Creative people are really exploited. It’s unfortunate that none understands the amount of work for 3 lines (weight of line, colour of line, placement of lines and the concept behind the lines), a picture (digitally enhanced, airbrushed, cleaned up, cropped) and some words (what words, why, what font, what size where to place and how big). It’s really not that simple.

  2. Yeah i say the gem lies in the simplicity of an ad/artwork. And to get to that takes alot. To trash out the fancy, to ignore beating around the bush, to attract the right people, to simply, make it work without too much fireworks. That is the price you’re paying for.

  3. For the benefit of creative bargain hunters who ‘chiong’ for CREATIVE EXCELLENCE at the LOWEST RATES within the FASTEST TURNOVER, and seriously believe coming out with an effective design piece is as straightforward as a quick poo in the toilet or a few mouse clicks at the computer, consider this:

    You PAY creative people, NOT JUST for the PRETTY GRAPHICS. Just as one would PAY a plastic surgeon to have he/her botox or nose done. you PAY creative people for their experience, their set of skills and expertise, creative vision and insights, to sell your product and service, to uplift your brand image. Ultimately, to arrive with the INNOVATIVE IDEAS that MAXIMIZE your marketing effort.

    On a lighter note:
    Creative people do not merely exist to compensate for anyone’s lack of artistic talent. Creative people need money for chiropractor and the best dark eye-circle remover in town after years of bending backward and making clients look good if not GREAT!

  4. Yes, I totally agree with Vivienne. I was once a graphic designer myself. Once, someone showed me 2 rather similar artworks that cost $50 and $200 respectively. What’s the difference? To the client, paying $50 is great as he can get the same or equipvalent work of $200 job done. That’s where he is WRONG. Behind these 2 artworks, the $50 artwork need lots touch up, clean up and etc before it is ready to print. However, the $200 artwork need not. And who does this dirty work? Probably the printer who does not want to screw up on the job. Or if you got an inrresponsible printer, they will just get it print and point finger later at the designer. So the question is, do you want to play with fire and take such risk?

  5. Remember the fable of “The Pied Piper”? The townsfolk (client) wanted something done. Got the Pied Piper to do work, but refused his due payment upon completion. As the tale tells it, he got his revenge.
    In modern commerce, revenge comes in the form of compensation after due process (arbitration or legal duress). Seriously, who got time for this when it is a few hundred bucks? So, what can you do? Choose who you work with carefully, consider their ability and willingness to pay, to work out a favourable outcome to all, without anyone at an unfair advantage. Easy to say, tough to do.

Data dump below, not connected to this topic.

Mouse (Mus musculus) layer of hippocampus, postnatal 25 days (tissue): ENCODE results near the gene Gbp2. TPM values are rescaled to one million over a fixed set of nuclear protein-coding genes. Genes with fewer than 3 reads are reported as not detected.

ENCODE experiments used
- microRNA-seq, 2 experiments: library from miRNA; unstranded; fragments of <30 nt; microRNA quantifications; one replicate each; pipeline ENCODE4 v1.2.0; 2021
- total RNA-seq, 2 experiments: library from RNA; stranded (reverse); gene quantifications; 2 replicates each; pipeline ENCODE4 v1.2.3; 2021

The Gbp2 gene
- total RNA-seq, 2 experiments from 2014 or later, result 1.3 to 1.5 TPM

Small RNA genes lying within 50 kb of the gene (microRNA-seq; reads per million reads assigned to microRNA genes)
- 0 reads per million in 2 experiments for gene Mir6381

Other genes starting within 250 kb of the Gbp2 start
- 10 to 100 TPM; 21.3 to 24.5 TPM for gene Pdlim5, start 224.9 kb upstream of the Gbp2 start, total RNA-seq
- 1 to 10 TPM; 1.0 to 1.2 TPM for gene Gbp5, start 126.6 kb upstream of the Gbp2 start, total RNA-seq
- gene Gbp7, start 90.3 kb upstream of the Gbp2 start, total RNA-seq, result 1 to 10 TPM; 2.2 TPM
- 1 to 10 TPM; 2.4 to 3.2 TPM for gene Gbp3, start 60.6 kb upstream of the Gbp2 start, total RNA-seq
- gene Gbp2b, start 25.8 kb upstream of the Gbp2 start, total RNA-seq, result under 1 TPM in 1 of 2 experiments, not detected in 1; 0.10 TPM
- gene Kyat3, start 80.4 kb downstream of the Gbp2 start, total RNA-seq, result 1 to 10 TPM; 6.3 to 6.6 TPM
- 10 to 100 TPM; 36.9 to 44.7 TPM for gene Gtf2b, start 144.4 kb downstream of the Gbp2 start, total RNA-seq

6. Perhaps it is too sweeping for me to say this but the creative environment in Singapore does not support the creative business. I say this as a failed entrepreneur who has given up fighting against a value system that is blamed entirely on a government who has helped in no small measure, in crafting these values. It’s strange how at some point, it is more worthy to do creative work for a foreigner than your own people or your own kind. Creative ideas have been de-valued because they are not seen as asset-worthy investments but a cumbersome expense. I’ve once had a client bargain me out of S$20. Yet I don’t see how I could do the same at her restaurants (Chinese Feasts, Chongqing Hotpot etc) and at the same token, how she could do the same with her Issey Miyake dress (that quite frankly would outrage Mister Miyake if he ever saw it on her).
    But what are we to do when it is the state that is nothing short of hypocritical by championing the cause of “the lowest quote” when it comes to treating their vendors and yet paying themselves a grotesquely high salary? Soon enough, this twisted mentality will filter down to the lowest ranks of society. That’s why we get shit service and shit-ugly visual communications all over the country. Quite frankly, let’s compare Singapore with other more sophisticated societies (see Tokyo, Sydney, New York, London etc) where strict pricing rates and creative professionals’ rights are protected. Singapore has proven itself to be a place that is very unsuited for the creative-minded, at least, those who intend to make a decent living. I’ve often joked about being a real prostitute than to end up as a “designer-whore” to unruly clients because there was a lot more dignity in the former. I’ve changed my mind now: only because I don’t think I am as attractive anymore.

  7. “Start bargaining AFTER the advertising agency has delivered the final piece of work.”

    Sadly enough, I’m sure that this happens all too often. It happens to writers too …

Leave a Reply

Your email address will not be published.

This site uses Akismet to reduce spam. Learn how your comment data is processed.